Crisis Demands Action Now: Is Half of America High?

Crisis Demands Action Now: Is Half of America High?

  • Drug overdoses now kill more Americans than HIV/AIDS did at its peak.
  • Nearly 1 in 8 adults in America have an alcohol use disorder.
  • 7 states and the District of Columbia have legalized marijuana for recreational use.

Which topic would you care to discuss? It’s all a crisis. According to the most recent research, our adult nation, across all demographics, is floundering in the midst of a rush to dull our senses to whatever pain we are feeling.

Let’s consider some statistics to try to put this into perspective. Accordingly as of 8/14/17, the population in the United States is estimated at 326,748,414. This population figure is 14.4% people 65 and older (approximately 47 million) with another 66.2% in the 15-64 age group (approximately 216 million). Consider that 1 in 8 with alcohol use disorder means then that approximately 41 million people exceed recommended amounts and are considered high risk drinkers.  This month JAMA Psychiatry published a study that stated this increase is 50% more than was reported 10 years ago. The major increases were reported among adults aged 65 and older, African American individuals, and women.  These statistics have contributed to an increase in medical conditions for hypertensive emergency room visits, hypertensive morbidity and mortality, death rates from liver cirrhosis, and emergency room visits for falling.  Alcohol is the 4th leading cause of preventable death in the United States. It is estimated that 10% of the children live with a parent who abuses alcohol.

Even with these staggering stats, alcohol has transcended into a designer phase.  The liquor store or grocery store no longer has a small selection of bourbon, scotch, gin, and vodka. It is filled with multiple flavors and liquor sampling by the shot is a social activity.  The same is true for wine. Once reserved for an informed wine sommelier, anyone can research and order wine from wine clubs, online, or at your friendly neighborhood grocery where they may be giving away samples in the aisles.  Your home may have a cabinet built to house wine bottles, or you may have a special refrigerator with controlled temperature, or an entire room devoted to the collection of more bottles than you could ever use. Beer sales are decreasing because in the marketing and sales world, there is more money to be made in wine and liquor. Morning talk show hosts, Hoda and Kathie Lee sip their wine at 9 AM and no cooking show will display a set table that does not include wine glasses.  Oh, and after dinner, we should have a cigar and a glass of good liquor.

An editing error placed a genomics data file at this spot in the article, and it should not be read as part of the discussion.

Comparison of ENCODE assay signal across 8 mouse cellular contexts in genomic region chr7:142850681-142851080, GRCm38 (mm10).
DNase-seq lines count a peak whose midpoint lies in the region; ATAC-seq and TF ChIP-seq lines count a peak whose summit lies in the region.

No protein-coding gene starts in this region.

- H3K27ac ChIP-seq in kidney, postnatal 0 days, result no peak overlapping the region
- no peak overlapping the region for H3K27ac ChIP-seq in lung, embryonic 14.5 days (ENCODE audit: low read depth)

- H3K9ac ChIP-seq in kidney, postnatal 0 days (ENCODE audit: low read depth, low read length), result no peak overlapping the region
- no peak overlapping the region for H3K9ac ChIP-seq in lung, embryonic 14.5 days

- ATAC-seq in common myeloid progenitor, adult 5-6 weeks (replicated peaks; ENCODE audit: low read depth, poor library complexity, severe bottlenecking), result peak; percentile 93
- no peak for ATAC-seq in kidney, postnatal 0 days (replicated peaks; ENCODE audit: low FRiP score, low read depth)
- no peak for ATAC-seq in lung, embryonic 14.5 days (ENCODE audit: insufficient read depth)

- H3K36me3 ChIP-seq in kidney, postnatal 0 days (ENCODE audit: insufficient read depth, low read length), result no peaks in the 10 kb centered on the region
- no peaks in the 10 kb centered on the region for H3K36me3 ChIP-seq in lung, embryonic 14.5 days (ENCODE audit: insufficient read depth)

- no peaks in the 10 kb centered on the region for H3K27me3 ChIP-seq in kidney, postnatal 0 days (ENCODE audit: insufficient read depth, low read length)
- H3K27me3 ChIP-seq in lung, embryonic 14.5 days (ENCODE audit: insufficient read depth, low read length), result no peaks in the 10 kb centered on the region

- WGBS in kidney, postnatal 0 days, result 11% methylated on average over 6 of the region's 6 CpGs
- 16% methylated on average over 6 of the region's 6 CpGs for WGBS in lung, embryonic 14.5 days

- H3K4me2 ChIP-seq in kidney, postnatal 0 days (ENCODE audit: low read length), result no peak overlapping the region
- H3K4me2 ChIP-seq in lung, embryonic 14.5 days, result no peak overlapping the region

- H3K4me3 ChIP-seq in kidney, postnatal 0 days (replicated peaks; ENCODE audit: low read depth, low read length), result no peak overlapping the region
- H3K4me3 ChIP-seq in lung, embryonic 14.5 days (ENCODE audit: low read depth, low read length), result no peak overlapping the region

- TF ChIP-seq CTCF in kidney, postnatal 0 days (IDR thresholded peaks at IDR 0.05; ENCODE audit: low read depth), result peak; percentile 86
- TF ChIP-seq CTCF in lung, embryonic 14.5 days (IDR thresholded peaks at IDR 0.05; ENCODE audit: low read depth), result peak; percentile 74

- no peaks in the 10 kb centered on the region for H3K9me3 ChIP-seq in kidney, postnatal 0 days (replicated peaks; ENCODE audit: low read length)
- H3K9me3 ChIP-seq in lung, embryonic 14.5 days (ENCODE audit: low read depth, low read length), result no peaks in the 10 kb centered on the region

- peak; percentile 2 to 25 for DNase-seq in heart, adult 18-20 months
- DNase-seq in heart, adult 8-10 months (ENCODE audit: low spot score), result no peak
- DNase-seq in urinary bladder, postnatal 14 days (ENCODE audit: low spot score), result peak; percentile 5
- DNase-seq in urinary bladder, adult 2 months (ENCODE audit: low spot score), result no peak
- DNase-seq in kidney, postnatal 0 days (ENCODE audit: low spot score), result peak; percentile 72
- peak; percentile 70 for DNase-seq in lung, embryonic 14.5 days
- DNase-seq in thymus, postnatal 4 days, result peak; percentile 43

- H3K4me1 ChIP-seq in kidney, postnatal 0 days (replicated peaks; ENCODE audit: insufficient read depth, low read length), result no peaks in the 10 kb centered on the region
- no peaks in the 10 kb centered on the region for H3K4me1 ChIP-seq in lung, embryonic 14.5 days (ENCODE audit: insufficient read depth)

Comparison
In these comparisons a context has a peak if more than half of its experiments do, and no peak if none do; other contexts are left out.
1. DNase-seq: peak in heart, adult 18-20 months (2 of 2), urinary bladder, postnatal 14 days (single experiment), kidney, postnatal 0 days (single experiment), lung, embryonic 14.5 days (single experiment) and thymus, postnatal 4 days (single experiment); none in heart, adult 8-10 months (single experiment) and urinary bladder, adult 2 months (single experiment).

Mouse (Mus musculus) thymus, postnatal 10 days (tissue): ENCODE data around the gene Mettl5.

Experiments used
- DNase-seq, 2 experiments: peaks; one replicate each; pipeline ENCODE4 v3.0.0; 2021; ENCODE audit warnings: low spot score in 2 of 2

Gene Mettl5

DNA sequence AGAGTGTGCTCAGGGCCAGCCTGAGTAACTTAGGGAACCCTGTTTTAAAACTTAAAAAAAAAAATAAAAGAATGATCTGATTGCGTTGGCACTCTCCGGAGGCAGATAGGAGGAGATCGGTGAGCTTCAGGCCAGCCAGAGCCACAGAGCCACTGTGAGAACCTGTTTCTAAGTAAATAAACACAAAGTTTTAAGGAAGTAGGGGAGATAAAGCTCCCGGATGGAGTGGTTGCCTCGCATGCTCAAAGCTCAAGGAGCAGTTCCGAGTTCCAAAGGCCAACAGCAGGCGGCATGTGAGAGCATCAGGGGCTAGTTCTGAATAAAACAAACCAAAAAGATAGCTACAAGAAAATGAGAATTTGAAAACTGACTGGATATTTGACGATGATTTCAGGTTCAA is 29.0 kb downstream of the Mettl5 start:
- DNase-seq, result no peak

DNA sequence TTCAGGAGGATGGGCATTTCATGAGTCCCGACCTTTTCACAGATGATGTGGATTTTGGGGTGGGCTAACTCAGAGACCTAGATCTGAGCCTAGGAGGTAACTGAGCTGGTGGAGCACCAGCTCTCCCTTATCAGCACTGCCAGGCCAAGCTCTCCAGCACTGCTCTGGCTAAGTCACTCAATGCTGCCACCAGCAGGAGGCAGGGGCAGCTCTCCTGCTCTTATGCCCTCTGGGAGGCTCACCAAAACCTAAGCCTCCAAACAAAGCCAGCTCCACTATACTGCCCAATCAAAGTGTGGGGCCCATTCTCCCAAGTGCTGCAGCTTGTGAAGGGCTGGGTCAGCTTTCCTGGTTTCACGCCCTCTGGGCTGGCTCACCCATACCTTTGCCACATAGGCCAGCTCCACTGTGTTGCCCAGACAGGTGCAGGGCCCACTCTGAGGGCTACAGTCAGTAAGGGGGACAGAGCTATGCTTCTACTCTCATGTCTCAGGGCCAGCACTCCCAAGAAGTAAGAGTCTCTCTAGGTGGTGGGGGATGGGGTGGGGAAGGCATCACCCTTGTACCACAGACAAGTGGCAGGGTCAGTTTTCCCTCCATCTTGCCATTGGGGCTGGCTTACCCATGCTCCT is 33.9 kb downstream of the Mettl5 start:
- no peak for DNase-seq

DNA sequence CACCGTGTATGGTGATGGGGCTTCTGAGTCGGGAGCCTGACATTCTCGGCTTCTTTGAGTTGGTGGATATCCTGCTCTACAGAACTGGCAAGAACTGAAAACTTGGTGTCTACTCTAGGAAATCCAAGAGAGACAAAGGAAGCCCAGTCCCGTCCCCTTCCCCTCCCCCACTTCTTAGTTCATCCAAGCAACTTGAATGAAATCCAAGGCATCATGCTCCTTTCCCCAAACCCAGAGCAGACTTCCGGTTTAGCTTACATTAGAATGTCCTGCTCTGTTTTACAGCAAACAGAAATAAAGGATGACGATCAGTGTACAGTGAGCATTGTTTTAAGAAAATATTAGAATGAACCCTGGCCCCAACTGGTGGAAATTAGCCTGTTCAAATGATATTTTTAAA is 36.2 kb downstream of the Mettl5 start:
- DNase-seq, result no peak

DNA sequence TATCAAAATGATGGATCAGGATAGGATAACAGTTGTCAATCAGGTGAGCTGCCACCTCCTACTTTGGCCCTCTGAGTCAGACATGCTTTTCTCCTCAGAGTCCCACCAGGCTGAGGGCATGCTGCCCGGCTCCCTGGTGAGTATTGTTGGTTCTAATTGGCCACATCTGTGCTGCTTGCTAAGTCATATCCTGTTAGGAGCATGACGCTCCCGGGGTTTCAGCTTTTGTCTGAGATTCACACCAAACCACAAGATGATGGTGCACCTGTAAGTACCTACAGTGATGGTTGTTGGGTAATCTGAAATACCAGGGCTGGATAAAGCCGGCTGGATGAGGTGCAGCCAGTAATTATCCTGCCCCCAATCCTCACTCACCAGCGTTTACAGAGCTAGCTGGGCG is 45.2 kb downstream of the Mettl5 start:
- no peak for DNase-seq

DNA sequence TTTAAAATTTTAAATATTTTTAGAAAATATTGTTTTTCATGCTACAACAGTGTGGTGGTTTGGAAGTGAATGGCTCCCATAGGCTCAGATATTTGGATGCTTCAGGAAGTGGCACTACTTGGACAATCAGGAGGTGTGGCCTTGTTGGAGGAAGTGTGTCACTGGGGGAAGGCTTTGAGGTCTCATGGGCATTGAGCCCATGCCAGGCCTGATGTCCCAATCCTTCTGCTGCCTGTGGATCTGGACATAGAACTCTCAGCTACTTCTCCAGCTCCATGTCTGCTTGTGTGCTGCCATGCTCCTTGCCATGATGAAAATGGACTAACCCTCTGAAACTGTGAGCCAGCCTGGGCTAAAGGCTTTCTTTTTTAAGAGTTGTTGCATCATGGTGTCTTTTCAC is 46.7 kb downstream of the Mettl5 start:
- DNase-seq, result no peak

America is in the middle of the deadliest drug crisis ever. Painkillers now kill more Americans than any illegal drug.  Why? In the 1990’s there was a serious campaign to alleviate chronic pain for patients. It was led by advocacy groups, the federal government and big pharma.

Doctors were under pressure to treat patients for chronic pain, so they turned to opioid pain killers.